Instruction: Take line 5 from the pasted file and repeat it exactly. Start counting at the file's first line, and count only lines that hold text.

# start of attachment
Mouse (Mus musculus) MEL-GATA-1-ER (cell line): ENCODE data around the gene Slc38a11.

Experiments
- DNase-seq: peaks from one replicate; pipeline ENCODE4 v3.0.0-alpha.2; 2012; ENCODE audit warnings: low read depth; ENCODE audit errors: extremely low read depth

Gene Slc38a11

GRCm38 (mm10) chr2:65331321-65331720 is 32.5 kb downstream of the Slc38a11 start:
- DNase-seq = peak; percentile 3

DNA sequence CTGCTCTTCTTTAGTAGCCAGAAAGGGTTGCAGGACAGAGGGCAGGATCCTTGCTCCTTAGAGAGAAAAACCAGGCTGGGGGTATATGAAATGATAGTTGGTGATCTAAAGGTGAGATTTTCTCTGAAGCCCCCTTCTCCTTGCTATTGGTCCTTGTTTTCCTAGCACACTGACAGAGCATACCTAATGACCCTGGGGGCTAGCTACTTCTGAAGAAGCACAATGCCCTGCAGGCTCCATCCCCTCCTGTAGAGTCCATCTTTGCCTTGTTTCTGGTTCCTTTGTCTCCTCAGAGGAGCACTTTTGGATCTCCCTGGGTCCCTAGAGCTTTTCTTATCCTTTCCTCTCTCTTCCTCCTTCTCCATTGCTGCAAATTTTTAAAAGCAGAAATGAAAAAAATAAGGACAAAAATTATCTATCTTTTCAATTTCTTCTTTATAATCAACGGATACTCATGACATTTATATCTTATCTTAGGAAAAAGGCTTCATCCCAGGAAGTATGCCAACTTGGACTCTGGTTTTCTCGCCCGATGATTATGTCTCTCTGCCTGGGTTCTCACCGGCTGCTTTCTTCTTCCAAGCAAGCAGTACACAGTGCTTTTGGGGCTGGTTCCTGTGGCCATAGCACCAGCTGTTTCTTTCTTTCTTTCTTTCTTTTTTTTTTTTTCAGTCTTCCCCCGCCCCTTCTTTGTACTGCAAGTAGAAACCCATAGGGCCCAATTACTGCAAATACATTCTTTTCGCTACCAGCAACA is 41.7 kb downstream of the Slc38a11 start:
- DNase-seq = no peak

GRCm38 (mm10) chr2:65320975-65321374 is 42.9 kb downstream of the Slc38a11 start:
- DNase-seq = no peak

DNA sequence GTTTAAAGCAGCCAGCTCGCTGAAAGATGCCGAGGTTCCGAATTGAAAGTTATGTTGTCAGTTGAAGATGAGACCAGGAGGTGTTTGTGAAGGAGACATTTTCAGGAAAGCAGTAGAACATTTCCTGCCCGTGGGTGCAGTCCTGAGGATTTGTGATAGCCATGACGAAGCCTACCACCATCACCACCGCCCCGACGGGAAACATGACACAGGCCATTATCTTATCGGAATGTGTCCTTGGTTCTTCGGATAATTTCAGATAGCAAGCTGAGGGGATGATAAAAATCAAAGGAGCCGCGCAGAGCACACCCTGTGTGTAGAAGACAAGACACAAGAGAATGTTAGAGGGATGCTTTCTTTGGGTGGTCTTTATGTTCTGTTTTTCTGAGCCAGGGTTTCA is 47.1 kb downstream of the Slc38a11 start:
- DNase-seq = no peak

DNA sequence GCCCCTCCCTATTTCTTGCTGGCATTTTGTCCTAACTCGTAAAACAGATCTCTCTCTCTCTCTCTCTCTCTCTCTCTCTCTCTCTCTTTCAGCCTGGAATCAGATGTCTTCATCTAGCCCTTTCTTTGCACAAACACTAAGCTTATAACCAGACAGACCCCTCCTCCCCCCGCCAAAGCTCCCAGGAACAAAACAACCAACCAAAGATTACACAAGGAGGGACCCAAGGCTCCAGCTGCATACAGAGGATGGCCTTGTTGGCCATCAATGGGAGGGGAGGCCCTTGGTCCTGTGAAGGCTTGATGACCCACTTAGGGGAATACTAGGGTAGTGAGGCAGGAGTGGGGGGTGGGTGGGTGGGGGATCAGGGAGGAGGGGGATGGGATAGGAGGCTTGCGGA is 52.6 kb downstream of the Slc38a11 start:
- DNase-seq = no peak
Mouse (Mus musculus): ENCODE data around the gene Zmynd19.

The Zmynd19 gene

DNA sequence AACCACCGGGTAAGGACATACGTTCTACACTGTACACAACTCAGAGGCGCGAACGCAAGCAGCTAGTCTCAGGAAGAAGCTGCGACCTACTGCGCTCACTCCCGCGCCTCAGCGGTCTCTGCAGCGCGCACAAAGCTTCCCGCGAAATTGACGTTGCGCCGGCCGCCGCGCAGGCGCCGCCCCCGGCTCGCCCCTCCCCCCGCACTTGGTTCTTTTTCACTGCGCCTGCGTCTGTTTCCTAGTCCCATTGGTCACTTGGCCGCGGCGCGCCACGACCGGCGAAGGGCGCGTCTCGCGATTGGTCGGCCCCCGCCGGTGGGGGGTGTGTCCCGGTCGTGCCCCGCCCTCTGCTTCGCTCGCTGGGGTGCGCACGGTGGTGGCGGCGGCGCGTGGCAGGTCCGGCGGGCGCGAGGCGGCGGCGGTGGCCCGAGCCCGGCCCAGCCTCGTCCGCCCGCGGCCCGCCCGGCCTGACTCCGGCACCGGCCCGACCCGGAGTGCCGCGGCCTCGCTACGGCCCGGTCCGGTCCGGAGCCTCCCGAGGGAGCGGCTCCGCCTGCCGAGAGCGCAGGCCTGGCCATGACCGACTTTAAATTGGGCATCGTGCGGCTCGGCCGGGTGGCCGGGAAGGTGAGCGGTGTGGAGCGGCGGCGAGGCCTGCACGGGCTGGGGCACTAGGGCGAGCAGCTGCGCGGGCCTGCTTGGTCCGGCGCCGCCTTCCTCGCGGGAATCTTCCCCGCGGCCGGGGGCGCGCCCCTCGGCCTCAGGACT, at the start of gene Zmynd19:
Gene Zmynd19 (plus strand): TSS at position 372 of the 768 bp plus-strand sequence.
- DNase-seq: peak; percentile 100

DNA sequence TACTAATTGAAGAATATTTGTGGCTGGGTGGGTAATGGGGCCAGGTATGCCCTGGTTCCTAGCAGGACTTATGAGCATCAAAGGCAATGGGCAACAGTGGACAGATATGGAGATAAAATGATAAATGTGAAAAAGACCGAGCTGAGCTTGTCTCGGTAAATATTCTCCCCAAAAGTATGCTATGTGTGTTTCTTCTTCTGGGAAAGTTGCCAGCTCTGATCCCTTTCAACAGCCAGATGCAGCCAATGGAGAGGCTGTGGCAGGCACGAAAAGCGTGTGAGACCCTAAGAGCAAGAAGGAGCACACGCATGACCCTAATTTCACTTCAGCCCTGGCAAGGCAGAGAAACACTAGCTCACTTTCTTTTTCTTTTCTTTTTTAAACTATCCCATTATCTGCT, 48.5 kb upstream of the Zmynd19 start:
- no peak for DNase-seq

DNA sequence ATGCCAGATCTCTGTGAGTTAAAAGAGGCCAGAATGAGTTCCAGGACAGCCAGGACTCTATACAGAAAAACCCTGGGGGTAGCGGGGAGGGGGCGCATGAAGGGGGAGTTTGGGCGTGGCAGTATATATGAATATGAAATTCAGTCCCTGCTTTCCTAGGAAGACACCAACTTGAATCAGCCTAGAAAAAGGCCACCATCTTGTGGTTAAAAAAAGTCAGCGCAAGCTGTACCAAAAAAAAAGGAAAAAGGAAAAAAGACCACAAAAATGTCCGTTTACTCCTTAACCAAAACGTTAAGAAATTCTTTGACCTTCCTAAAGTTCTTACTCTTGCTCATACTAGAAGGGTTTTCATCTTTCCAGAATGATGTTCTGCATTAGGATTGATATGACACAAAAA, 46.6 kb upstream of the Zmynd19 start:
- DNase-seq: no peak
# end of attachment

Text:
GRCm38 (mm10) chr2:65331321-65331720 is 32.5 kb downstream of the Slc38a11 start: